Video conferencing fatigue is real, and you are not the only one feeling it. Whether you’re burned out on feeling like you have to be “on” or exhausted from work colliding with your responsibilities at home, you’re probably familiar with feeling tired after a day of video calls. So let’s take a look at a few strategies for mitigating stress and avoiding video conferencing burnout.
It’s probably not feasible to claim total control of your scheduling--we are always at least a little bit beholden to the needs of our colleagues and bosses--but whenever possible, be smart about your scheduling and block out times that you will not be available for video calls. Depending on your preferences, you can block out certain hours of the day or even an entire day every week, but however you manage it, make sure you have video-free stretches to look forward to, and be sure to protect the sanctity of these “no meeting” times. They are good for you, and therefore good for the company.
Just Say No
It’s okay to say no sometimes. While we wouldn’t advise bailing on an important video conference with a new client, there are times when turning town a video conference request is perfectly reasonable, especially if you offer a viable alternative. Suggest a telephone conversation or ask if the video conference can wait a day or two. Only you know just how much video conferencing you can handle, and if you’ve reached your limit, it's okay to say no.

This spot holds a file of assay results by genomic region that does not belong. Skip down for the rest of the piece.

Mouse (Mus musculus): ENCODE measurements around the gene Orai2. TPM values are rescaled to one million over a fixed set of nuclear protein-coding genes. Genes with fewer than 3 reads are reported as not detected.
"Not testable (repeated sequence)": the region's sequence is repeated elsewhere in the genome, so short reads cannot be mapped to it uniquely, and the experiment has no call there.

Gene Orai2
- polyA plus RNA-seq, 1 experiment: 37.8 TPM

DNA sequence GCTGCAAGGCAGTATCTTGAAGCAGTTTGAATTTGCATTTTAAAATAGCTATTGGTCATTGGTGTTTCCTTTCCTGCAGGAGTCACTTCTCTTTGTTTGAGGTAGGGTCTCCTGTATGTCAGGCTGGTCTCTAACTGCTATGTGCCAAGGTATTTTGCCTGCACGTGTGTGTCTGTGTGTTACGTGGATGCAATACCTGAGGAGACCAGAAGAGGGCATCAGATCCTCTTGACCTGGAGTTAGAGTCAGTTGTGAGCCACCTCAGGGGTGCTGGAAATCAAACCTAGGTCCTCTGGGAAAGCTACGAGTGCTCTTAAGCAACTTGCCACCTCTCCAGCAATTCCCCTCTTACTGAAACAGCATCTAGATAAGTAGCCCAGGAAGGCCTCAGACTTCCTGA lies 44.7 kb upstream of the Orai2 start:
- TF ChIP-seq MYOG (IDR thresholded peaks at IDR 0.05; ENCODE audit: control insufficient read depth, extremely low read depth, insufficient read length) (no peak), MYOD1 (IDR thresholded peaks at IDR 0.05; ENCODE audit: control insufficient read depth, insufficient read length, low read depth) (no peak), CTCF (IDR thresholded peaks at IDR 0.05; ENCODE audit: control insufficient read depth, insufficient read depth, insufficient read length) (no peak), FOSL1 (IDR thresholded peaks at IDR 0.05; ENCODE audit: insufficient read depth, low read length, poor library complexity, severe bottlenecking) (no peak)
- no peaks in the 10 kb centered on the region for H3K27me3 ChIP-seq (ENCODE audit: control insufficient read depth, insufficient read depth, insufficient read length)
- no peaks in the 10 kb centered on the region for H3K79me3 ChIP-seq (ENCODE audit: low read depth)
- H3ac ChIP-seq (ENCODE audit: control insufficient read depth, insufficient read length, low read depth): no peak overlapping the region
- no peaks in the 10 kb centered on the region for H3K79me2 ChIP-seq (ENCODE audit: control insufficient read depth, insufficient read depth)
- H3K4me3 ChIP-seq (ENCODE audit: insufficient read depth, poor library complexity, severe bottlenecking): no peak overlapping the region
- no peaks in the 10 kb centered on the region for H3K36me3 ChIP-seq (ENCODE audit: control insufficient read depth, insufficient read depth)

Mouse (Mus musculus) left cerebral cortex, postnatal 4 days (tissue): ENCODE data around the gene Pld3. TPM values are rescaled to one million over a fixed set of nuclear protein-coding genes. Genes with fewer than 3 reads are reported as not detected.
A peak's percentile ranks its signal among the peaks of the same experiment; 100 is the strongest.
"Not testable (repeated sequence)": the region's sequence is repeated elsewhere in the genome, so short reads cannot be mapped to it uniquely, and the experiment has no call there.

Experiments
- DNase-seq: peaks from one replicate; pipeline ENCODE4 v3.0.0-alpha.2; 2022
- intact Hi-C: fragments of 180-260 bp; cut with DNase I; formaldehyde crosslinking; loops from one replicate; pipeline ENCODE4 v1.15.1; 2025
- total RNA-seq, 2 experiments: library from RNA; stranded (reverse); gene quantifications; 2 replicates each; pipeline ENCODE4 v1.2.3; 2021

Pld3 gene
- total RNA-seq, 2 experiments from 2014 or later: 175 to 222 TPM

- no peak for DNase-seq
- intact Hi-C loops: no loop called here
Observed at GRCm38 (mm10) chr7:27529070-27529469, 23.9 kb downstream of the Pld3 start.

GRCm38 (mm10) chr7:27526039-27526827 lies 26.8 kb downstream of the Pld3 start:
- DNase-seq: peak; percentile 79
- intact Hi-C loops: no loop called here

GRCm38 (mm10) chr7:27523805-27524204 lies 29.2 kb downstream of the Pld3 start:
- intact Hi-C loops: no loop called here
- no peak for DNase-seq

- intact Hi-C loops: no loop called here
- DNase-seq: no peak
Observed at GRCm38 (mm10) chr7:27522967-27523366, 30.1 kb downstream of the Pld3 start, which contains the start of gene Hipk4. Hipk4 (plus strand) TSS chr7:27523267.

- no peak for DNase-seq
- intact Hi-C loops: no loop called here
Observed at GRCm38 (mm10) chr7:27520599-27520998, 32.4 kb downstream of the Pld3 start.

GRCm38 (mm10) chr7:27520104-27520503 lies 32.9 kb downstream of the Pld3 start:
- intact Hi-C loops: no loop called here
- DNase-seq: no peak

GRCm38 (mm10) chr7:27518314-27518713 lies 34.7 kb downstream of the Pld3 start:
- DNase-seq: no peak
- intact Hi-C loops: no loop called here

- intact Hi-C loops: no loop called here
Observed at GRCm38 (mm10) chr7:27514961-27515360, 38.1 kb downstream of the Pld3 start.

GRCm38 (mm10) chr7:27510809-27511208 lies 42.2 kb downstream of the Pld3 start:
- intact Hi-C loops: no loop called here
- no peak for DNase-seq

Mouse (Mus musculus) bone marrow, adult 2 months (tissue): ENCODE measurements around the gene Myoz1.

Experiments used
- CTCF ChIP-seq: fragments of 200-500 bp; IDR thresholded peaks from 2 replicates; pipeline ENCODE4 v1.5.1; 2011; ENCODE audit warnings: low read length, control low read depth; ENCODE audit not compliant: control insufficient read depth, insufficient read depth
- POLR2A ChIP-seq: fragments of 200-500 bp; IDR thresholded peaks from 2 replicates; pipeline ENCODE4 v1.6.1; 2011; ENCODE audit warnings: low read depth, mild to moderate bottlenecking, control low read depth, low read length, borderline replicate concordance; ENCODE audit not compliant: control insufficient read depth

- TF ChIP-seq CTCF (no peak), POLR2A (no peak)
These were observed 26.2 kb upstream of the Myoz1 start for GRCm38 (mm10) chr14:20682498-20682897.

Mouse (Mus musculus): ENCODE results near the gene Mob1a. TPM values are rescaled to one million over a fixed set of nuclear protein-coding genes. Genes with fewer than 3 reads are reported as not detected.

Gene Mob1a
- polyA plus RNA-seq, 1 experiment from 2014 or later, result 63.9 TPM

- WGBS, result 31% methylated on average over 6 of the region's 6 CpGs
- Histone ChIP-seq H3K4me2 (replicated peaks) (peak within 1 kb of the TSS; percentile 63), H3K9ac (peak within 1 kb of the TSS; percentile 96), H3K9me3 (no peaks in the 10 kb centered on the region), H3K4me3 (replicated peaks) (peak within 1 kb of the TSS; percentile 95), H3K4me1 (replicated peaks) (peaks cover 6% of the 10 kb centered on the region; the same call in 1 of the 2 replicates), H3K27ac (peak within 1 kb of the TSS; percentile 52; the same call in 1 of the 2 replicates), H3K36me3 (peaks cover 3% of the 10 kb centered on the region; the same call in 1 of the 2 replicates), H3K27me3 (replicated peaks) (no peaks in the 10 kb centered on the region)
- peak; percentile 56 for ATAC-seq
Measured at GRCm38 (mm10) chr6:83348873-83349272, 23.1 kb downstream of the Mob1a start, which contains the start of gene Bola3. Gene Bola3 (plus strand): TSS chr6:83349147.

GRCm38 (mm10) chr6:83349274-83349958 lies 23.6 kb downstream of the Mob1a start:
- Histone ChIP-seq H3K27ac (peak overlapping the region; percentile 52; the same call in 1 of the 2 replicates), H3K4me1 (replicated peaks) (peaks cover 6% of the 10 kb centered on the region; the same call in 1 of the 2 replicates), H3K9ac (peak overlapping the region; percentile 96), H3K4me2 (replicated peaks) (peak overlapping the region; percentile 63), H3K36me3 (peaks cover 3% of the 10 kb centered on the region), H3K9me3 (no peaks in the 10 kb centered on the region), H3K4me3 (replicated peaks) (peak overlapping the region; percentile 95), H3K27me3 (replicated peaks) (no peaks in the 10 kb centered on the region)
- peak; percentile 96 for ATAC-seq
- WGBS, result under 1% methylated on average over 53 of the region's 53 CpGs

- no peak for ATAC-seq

Turn Off Your Camera
During lengthy meetings with many attendees, you should feel no compunction about giving your brain a break by turning off your camera. It might be a good idea to discuss camera etiquette with your colleagues or manager ahead of time, to understand when cameras should be on and off. That way, everyone will be on the same page, and you can maintain the expected level of professionalism.
Stick To The Agenda
If you’ve been tasked with leading a meeting, the number one thing you can do to help yourself and others is stick to the agenda. We’ve all logged far too many hours in front of our screens over the past year. The last thing anyone needs is a poorly managed video conference that goes too late. Make an agenda and stick to it. Everyone will appreciate you for keeping the meeting on track and getting them out of there in a timely fashion.
Use Text-Based Communication
Video is an ideal medium for making lasting connections with people. It’s a great way to brainstorm and foster personal relationships with clients and colleagues alike. But it’s not always necessary. Some things can just as easily be sorted out via email. When you’re thinking about inviting people to a video meeting, ask yourself: is video necessary for this particular exchange? If not, write an email, send a text, use your chat tools. Video is great, but be sure asking for dedicated time to talk is the best form of communication.
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